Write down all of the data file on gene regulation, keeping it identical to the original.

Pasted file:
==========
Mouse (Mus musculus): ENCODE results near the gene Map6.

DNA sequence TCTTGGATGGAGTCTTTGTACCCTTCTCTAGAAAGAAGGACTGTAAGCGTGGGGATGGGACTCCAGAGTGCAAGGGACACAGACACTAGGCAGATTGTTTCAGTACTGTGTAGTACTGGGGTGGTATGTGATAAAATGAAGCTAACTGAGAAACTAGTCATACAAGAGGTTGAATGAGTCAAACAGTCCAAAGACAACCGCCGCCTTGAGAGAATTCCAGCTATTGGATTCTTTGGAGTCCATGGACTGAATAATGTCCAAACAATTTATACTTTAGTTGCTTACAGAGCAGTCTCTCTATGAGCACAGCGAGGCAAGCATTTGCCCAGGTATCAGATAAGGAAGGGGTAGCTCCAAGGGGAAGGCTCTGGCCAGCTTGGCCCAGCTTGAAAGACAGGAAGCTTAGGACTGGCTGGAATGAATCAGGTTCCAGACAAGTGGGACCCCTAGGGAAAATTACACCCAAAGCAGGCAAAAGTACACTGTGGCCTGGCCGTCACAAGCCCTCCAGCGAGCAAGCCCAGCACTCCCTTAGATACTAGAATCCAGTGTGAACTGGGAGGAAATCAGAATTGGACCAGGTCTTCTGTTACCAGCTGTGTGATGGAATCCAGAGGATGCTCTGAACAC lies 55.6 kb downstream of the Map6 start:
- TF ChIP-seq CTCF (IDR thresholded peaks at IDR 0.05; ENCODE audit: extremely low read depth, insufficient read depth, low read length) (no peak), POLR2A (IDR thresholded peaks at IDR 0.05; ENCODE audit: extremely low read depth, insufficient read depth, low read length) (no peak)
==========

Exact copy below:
Mouse (Mus musculus): ENCODE results near the gene Map6.

DNA sequence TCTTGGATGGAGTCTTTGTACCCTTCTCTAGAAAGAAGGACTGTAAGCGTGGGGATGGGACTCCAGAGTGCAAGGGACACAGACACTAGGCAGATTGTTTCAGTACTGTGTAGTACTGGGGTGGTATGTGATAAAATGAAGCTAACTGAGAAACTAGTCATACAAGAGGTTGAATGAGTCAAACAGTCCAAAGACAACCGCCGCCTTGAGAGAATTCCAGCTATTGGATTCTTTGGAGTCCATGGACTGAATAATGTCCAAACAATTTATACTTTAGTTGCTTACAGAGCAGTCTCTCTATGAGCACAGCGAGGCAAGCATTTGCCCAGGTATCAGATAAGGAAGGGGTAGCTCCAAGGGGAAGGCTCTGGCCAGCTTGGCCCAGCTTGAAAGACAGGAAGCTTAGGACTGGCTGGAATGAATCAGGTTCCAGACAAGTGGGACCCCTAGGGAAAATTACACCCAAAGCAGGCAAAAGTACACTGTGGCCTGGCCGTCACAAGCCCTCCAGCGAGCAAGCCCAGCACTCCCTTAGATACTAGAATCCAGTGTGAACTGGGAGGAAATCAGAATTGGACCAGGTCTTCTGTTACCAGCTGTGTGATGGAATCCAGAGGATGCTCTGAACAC lies 55.6 kb downstream of the Map6 start:
- TF ChIP-seq CTCF (IDR thresholded peaks at IDR 0.05; ENCODE audit: extremely low read depth, insufficient read depth, low read length) (no peak), POLR2A (IDR thresholded peaks at IDR 0.05; ENCODE audit: extremely low read depth, insufficient read depth, low read length) (no peak)